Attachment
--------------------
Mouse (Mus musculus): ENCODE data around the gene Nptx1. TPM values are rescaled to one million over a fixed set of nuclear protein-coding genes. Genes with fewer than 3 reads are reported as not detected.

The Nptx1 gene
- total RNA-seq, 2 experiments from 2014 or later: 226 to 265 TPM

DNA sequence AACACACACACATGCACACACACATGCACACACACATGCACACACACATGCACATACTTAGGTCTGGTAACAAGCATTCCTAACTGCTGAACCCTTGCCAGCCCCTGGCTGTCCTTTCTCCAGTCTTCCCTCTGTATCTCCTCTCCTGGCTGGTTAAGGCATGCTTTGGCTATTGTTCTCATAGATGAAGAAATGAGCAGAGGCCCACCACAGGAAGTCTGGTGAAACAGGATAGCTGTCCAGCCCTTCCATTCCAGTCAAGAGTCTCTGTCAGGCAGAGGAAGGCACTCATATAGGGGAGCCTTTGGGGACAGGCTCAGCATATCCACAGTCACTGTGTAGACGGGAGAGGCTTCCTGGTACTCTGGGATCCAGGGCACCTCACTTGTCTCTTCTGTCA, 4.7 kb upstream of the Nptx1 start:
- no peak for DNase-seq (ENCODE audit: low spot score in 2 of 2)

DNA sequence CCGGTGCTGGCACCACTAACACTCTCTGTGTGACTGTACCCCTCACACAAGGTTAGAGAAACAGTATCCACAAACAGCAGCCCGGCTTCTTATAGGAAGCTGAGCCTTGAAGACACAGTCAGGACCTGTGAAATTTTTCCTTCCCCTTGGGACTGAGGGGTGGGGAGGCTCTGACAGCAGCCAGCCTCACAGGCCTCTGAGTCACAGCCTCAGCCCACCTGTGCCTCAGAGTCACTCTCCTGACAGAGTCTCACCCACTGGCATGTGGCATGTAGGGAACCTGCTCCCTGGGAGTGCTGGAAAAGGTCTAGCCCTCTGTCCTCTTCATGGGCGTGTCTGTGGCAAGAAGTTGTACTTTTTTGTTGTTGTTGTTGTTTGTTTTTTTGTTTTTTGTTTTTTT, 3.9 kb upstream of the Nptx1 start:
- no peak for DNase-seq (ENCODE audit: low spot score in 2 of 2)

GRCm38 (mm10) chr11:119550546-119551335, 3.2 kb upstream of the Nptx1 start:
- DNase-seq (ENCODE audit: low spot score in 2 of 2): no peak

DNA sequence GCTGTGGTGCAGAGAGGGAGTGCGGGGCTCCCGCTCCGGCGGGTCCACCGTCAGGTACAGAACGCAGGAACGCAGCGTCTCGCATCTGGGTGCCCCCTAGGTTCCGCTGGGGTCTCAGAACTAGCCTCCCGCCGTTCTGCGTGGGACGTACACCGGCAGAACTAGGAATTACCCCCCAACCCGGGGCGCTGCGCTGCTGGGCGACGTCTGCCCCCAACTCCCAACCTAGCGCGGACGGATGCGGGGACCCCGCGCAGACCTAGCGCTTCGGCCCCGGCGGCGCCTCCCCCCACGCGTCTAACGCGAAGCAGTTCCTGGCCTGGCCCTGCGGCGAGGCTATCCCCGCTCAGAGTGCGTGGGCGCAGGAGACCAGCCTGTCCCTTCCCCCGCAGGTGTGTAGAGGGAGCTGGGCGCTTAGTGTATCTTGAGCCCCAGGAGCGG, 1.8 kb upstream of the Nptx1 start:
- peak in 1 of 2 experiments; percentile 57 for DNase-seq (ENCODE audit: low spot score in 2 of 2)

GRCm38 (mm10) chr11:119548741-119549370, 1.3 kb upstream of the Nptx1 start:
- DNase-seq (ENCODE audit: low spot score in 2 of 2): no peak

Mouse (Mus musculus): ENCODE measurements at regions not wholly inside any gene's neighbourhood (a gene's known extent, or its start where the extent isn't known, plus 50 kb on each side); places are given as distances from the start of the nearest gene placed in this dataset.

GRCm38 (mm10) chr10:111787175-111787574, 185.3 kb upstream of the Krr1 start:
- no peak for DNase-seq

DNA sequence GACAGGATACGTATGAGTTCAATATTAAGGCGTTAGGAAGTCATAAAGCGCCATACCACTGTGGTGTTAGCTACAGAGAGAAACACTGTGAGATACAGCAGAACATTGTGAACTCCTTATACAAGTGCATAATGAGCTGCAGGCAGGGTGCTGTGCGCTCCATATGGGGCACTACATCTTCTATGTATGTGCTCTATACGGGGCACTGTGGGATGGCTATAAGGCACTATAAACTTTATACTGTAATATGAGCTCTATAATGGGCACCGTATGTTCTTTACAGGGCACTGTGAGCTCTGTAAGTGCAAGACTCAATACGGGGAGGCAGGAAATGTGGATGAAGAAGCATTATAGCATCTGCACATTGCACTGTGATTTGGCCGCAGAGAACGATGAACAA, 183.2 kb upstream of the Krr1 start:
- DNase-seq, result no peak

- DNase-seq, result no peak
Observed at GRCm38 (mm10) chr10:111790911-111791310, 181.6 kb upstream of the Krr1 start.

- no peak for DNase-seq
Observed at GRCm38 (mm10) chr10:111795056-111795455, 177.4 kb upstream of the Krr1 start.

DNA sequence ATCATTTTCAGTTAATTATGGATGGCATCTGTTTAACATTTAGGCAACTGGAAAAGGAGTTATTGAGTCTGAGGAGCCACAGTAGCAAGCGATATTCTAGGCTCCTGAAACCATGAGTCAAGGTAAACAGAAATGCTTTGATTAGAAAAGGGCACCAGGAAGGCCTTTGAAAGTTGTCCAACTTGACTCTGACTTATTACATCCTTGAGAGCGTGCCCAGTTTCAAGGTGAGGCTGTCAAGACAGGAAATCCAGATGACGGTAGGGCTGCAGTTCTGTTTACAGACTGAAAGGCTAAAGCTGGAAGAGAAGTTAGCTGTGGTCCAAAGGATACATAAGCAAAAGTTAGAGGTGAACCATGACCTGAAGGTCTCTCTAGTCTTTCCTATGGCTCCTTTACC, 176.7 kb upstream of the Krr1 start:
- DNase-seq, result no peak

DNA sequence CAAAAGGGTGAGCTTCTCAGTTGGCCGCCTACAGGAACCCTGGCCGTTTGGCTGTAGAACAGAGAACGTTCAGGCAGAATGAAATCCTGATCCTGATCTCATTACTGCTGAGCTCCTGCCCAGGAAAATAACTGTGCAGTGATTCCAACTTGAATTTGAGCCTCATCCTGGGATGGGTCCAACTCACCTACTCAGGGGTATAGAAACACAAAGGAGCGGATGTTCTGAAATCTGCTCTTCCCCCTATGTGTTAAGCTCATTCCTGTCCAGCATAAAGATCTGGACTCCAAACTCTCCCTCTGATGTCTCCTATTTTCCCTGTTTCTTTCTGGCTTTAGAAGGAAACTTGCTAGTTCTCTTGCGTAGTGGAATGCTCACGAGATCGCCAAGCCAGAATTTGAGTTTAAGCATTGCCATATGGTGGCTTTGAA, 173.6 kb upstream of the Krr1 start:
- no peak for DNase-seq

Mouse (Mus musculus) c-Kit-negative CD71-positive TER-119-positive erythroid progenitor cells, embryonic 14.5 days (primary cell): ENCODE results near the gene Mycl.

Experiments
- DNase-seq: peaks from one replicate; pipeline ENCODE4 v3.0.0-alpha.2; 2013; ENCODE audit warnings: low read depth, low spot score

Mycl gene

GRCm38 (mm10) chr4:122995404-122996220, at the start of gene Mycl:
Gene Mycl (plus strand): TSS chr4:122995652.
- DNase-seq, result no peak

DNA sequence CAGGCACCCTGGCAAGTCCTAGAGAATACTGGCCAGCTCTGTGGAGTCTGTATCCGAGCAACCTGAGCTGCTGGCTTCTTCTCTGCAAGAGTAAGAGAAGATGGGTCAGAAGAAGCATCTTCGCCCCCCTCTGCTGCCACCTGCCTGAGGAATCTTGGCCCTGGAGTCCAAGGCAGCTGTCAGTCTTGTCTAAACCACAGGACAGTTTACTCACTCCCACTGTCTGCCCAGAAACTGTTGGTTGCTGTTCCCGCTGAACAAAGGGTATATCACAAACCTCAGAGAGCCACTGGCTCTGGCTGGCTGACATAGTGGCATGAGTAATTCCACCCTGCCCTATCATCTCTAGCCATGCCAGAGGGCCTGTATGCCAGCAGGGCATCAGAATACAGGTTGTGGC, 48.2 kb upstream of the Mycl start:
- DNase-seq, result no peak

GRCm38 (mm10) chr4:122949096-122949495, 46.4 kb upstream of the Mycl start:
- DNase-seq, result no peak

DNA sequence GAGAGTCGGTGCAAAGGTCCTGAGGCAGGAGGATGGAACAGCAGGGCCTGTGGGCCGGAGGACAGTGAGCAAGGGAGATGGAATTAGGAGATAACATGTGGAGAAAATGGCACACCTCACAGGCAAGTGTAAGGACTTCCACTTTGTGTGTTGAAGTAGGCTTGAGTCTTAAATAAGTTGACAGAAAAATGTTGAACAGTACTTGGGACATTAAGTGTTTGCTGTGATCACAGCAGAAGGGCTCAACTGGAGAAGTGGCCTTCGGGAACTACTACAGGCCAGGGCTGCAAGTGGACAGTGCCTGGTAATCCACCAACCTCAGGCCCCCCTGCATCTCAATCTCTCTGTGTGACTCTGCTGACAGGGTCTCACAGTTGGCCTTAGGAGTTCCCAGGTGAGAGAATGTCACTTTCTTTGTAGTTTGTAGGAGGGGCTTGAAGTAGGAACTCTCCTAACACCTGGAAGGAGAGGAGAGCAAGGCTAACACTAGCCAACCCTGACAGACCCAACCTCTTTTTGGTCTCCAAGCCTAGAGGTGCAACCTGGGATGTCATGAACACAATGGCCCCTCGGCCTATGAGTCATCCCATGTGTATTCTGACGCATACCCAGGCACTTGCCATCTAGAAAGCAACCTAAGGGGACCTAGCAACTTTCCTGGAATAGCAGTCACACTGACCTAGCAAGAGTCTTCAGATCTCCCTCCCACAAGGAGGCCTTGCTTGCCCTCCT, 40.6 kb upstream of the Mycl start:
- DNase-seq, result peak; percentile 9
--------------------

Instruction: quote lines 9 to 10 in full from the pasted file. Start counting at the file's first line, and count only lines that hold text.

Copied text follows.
- DNase-seq (ENCODE audit: low spot score in 2 of 2): no peak

DNA sequence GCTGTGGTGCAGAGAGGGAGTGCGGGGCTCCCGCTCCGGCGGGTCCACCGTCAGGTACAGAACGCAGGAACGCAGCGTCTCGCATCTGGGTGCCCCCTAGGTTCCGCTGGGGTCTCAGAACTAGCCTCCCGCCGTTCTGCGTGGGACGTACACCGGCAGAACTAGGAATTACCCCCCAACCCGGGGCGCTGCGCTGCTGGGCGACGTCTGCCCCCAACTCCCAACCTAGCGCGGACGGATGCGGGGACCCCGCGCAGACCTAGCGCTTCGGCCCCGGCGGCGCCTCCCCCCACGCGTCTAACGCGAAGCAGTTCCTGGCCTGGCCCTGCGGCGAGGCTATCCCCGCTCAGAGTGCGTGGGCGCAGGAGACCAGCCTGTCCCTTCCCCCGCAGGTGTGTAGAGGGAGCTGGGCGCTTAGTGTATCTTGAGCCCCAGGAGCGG, 1.8 kb upstream of the Nptx1 start: